Stupid Question ™
Feb. 7, 2005
By John Ruch
Q: What’s the difference between a pine, a fir and a spruce? Are they the same thing?
—Mike, Columbus, Ohio
A: This is one of those sad situations that arise when modern scientific classification attempts to embrace the common names that came before it.
Only such rational irrationalism could produce the modern distinction between “pines” and “true pines,” or insist that the Douglas fir is an imposter and actually a pine in disguise.
Let’s go back to a simpler time, when people just wanted to know, “Does that tree have pointy, evergreen leaves or not?”
The Old Teutonic answer, with typical brevity, was “fir.” (Well, “fir” is the Old English version of it, but you get the idea.) This meant pretty much anything pine-y.
Farther south, the Romans had need of similar words, and one of them was “pinus.” Those Old English speakers who were fancy-pants enough to be using Latin turned that into “pine.”
Over time, these dueling terms sorted out into specific meanings, often based on the quality of wood produced (pine wood generally being better for construction than fir). As a northern name, “fir” also became pegged to the rugged, northern kinds of conifers.
Naturally, people noticed various species of these trees, resulting in “white pine” and other specific terms.
“Spruce” began in the 1300s as one of these more specific terms: it’s short for “Spruce fir.” (The abbreviation was in use by the 1600s.)
“Spruce” was an alternative form of “Pruce,” which was a contemporary term for the region of modern Germany, Poland and Russia then known as Prussia. (Later a state, Prussia officially went away as part of the deal ending World War II.)
Among the products Prussia (a.k.a. Spruce) was known for at the time was quality fir wood. Naturally, it became known as Spruce fir. Possibly it referred to various types of fir wood collectively. The abbreviation to Spruce is fairly contemporary with the introduction of “spruce” (as in “spruce up”) in English, which is likely also a reference to Prussia (some speculate a basis in sharp-looking clothing made of then-famous Prussian leather).
Shortly thereafter came modern scientific classification, which did not improve on things very much.
All of the aforementioned trees are conifers (their seeds come in woody cones) with needle-like leaves and a resinous wood. Wisely, science lumps them all under the order of conifers. So far, so good!
However, all of these trees (along with larches, hemlocks and cedars) are put under the family of Pinaceae, or “pine-like,” trees. Pine is the natural preference since scientific classification is written in Latin.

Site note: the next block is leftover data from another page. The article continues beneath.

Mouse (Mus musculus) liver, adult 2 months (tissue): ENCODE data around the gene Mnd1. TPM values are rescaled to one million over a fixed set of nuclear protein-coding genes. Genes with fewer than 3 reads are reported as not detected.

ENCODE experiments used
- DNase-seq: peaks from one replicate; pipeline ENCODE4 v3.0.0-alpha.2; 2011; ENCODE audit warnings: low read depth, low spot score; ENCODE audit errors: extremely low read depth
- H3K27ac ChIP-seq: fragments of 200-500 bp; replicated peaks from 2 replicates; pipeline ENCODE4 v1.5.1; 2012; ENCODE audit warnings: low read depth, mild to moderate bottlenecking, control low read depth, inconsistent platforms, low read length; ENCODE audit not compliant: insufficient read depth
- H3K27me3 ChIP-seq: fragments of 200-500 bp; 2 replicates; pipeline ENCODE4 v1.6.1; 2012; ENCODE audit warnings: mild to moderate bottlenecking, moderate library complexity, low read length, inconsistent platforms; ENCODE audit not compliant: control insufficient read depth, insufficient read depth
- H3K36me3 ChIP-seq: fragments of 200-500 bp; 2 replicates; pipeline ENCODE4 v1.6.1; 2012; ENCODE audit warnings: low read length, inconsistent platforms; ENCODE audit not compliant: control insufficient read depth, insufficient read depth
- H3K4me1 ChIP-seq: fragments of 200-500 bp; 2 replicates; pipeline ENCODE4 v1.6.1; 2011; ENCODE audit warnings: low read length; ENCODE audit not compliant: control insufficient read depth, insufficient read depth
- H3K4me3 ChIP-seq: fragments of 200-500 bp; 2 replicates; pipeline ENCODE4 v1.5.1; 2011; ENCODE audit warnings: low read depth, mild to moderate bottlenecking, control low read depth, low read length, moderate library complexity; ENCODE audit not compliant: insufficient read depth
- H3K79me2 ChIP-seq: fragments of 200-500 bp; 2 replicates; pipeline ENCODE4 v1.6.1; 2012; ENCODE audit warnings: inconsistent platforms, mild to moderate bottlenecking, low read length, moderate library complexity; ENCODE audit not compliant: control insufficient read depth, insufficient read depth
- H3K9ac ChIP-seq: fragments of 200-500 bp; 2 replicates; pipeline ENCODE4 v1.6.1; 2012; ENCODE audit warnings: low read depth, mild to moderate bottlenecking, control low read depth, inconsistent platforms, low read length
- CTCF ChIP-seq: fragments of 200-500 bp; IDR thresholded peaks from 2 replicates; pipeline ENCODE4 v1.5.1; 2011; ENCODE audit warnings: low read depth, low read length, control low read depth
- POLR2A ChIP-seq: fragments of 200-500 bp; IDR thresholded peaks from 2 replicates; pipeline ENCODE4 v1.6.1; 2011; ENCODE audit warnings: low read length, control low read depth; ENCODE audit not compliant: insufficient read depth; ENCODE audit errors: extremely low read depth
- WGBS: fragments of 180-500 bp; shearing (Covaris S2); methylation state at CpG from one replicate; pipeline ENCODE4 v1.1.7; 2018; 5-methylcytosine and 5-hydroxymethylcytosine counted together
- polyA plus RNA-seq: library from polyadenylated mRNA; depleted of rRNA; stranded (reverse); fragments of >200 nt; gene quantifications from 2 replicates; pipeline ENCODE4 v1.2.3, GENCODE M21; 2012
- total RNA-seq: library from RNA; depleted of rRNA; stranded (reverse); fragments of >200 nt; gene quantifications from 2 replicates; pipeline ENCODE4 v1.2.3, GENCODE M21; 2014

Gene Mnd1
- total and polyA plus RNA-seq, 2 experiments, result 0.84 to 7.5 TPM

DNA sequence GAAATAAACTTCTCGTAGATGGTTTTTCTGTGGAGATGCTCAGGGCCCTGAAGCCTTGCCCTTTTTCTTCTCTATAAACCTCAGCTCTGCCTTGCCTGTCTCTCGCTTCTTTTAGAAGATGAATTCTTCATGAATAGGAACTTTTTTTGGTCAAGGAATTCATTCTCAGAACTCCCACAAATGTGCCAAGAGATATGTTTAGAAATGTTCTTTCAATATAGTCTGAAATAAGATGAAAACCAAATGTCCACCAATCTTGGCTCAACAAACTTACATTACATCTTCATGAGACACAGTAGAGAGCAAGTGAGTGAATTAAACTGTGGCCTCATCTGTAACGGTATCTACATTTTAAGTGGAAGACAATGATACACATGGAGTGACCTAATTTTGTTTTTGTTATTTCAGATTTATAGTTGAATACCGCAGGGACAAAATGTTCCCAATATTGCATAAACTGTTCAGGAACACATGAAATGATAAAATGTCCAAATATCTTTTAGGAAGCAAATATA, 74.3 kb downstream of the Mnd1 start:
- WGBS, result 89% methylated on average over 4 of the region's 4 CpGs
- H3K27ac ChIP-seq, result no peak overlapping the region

Within the family is the genus Pinus—the “true pines.” Pretty much all this means is a tree with clustered needles that have a sort of cuticle or “sheath” at the base. Several trees that look like all the other pines are not considered “true pines.”
That includes the modern separation of the firs into the genus Abies. Basically it means any kind of northern, high-altitude conifer; the “scientific” distinction is noting the needles are flat, do not come in bunches and grow straight out of the branch without a stem.
Meanwhile, “spruce”—simply a type of fir—gets its own genus, Picea. The only scientific difference between a spruce and a fir is that spruces have rectangular needles. The scientific name for the famed Norway spruce admits as much: it’s Picea abies, or “spruce fir,” the original common term.
Granted, these genera do make reasonably worthwhile distinctions between trees that have evolved in somewhat different environments. There’s some biological credibility behind them.
But their distinctions are too sharp and literal to extrapolate from broadly defined common words. And by retaining the attachments to those common names, the scientific terms have branched out into confusion.
Arborists, landscapers and nature guides invariably refer to Picea trees as “spruces” and can go into the intricacies of identifying them. But a spruce is simply a fir from northeastern Europe, etymologically speaking.
Likewise, a fir is just a cold-weather pine, and they’re all pines in the end. Or all firs, if you’re feeling Teutonic. Scientific classification won’t tell you anything more than that—it’ll just make you count needles to do it.